Leading Article: A self-induced tartan nightmare

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THAT TONY Blair is to make yet another of his morale boosting trips to Scotland this Thursday speaks volumes about the panicky mood in the Labour camp. The cause of the panic can be summed up in three letters: SNP. Despite a "summer offensive" against the Nats, Mr Blair's party still trail them in the polls. Labour has long regarded Scotland as its fiefdom and their predicament is as unfamiliar as it is uncomfortable.

Mr Blair might be forgiven for asking how such a rotten state of affairs could have come about. Can he not claim Scottish roots? Did he not deliver devolution to the Scottish people? Has he not appointed Scots to important positions in his government? Is not his own spin doctor, Alastair Campbell, a bagpipe enthusiast? What's gone wrong?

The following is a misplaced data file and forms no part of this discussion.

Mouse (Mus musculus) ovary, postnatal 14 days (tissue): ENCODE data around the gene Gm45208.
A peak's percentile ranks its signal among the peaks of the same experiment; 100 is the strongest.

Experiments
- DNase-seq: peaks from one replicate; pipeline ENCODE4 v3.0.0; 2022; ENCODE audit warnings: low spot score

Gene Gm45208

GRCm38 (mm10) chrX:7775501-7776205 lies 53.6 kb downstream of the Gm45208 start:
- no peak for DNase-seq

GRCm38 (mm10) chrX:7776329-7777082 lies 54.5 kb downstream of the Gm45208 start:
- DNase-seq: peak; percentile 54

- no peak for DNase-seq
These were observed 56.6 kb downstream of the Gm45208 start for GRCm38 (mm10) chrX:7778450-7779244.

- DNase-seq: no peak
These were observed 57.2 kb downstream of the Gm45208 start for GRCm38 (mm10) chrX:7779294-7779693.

Mr Blair, though, should not be so bewildered. Today, Labour is seen in Scotland as an essentially English party. It is a product of New Labour's obsession to the point of mania with the priorities of middle England. The Scottish Labour Party has been simply told to make a pledge not to use the discretion allowed to a Scottish Parliament to vary the rate of income tax. The irony of Labour's freakish preoccupation with central control of party affairs whilst spouting the rhetoric of devolution hasn't been lost on the Scottish voters. Neither has Labour's appallingly sleazy record in local government gone without notice.

Mr Blair once, rather unwisely, dismissed the new Scottish Parliament as little more important than a parish council. Now, though, the Prime Minister has perhaps realised that the direction of Scottish politics is not such a trivial business. If Labour fail to win power at the first elections to the Scottish Parliament next year this will break the spell of New Labour invulnerability, damage Mr Blair's image as a "winner" and, crucially, place in jeopardy the chances of a second term of office. No wonder he's a wee bit worried.